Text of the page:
There’s not much more to be said of the past year, and since the new one isn’t even a week old, I’d prefer not to comment too much or even try to predict any turn of events. Life has not felt normal for a long time and frankly, I’m tired of trying to make any sense of things right now. Instead, I just want to reflect on something small. A martini.
My dad’s regular drink was a dirty martini. Medium dry, Beefeater’s Gin, with a drizzle of Vermouth, a splash of olive juice and as the piece de resistance, those gorgeous, juicy, green olives with just a peek of red pimento winking at me. He’d come home from work, call for my mom to join him upstairs while he changed clothes and they spent a few private moments together. Then it was back down to the kitchen to mix that perfectly glamorous drink while my mom finished preparing dinner. I’d hang around, hoping for a taste of the olive at the end. Year after year he’d simply tell me I was too young, while I watched him sip that tantalizing concoction. Finally, the day came when he handed over the olive. Aaaah! I’d finally made it! I took the fruit from his toothpick and popped it into my mouth, sucked on it for a few minutes, then nibbled it bit by bit, savoring the tang of the gin with the saltiness of the olive.
To this day, a dirty martini is my decadent pleasure. Just the look of the triangle shaped glass with the olives perched on their toothpick inside the slightly cloudy drink of gin and Vermouth, makes me think of my dad driving into the garage in his Chevy Malibu, of our Delta Green shag carpet, our paneled den where I’d watch The Mary Tyler Moore Show, my mom made up, hair done, dressed for going out. Yep, the late 1960s and early 1970s were groovy times, at least to me.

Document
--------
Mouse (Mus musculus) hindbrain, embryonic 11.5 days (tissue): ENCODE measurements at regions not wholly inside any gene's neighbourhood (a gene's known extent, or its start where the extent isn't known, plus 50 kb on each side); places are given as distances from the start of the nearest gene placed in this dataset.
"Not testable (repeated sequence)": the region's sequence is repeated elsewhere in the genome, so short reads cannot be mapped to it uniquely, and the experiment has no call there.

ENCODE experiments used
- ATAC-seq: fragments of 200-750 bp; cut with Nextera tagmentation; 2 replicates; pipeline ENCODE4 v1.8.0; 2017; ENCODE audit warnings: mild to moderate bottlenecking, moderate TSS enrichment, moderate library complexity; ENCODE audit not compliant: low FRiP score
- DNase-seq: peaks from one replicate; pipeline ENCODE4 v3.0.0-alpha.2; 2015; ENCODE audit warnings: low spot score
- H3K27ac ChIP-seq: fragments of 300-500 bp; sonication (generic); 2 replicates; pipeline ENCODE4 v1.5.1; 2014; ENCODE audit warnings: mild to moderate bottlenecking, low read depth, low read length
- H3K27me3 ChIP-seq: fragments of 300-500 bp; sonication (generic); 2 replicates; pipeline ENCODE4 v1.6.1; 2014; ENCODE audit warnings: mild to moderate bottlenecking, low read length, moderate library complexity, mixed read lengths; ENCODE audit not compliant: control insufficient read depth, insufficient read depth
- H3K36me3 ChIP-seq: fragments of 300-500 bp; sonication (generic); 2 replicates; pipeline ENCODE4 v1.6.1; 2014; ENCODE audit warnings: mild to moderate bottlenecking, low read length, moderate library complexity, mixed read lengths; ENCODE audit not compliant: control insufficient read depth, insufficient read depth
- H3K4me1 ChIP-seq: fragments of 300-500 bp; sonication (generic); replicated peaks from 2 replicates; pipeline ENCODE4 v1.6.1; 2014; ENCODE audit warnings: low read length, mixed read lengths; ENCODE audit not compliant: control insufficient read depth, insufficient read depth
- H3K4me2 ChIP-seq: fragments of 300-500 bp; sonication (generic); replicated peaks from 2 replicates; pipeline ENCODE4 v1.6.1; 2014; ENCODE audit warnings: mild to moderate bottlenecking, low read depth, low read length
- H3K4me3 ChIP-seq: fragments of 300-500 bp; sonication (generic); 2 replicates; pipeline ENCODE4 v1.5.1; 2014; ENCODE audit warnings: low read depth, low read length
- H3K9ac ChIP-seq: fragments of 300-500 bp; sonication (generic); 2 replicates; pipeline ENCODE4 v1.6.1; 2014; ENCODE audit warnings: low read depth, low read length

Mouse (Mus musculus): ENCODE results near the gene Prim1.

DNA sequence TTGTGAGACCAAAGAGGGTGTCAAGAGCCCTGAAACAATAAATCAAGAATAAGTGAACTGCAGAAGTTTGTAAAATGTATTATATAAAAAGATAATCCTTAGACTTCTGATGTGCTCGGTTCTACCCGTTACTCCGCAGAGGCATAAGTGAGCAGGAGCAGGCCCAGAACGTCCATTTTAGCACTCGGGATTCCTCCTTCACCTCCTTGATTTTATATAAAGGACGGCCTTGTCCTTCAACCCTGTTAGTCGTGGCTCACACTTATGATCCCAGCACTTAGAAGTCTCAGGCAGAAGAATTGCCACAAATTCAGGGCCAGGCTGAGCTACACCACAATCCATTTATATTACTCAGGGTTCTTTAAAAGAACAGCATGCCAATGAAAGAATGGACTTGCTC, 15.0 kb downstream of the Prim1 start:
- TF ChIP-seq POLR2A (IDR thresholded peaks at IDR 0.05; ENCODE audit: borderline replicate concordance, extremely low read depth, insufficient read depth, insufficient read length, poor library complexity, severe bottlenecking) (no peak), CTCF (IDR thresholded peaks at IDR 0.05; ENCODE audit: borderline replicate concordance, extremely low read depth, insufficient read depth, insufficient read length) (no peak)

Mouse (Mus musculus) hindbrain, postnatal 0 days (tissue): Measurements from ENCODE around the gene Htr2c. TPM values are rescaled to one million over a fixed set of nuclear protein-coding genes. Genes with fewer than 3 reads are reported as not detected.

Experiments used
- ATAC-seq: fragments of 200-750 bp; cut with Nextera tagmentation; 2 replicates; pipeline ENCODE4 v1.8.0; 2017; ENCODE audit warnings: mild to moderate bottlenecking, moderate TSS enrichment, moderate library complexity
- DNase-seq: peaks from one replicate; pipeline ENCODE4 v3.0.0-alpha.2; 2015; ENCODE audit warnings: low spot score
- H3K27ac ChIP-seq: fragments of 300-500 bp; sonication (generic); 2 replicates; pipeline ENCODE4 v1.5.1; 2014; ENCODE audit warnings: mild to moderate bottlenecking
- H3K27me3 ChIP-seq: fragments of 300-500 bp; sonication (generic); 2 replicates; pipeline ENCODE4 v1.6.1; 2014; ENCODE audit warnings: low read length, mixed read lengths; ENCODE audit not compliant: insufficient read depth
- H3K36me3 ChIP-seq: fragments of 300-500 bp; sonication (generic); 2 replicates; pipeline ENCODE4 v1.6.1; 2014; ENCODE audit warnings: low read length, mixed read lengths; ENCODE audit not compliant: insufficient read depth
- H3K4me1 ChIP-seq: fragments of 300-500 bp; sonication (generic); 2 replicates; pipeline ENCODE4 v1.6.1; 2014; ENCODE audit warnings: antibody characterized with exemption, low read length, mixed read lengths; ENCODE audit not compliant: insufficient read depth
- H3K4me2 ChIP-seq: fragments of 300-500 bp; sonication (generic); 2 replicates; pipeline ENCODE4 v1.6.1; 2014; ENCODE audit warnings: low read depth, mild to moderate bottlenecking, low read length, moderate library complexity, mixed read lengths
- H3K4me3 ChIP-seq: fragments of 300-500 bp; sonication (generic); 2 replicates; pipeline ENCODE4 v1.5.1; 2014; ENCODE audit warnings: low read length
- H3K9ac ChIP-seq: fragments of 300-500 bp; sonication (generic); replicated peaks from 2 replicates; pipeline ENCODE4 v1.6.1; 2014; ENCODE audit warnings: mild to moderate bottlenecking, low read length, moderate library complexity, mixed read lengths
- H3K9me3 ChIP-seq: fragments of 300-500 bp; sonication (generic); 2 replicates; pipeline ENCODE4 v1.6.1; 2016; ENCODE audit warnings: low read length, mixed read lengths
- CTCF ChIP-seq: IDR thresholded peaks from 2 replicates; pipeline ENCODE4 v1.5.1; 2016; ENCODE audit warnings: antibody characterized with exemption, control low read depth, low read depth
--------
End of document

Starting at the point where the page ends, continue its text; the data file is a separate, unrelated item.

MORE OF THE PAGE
In retrospect, though, they were also troubled years filled with social unrest, presidential scandals, assassinations, air pollution and some really groundbreaking protest songs. As a late baby boomer, I was ill equipped to participate actively in the struggles of my older cousins to move the needle from the heady post-war (WWII) years to bridge the Generation Gap and herald the new age of technology just on the horizon. But I watched from the sidelines as they marched, protested, chanted and sang about the wrongs they believed needed to be put right. Those years shaped me, too, just like my dad’s dirty martini. Part bitter, part tart, a little sweetness and at the end, an olive plucked from that marinade. Every evening mix and repeat.
About Barbara Dab
Barbara Dab is a journalist, broadcast radio personality, producer and award-winning public relations consultant. She is the Editor of The Jewish Observer of Nashville, and a former small business owner. Barbara loves writing, telling stories of real people and real events and most of all, talking to people all over the world. The Jewish Observer newspaper can be read online at www.jewishobservernashville.org .
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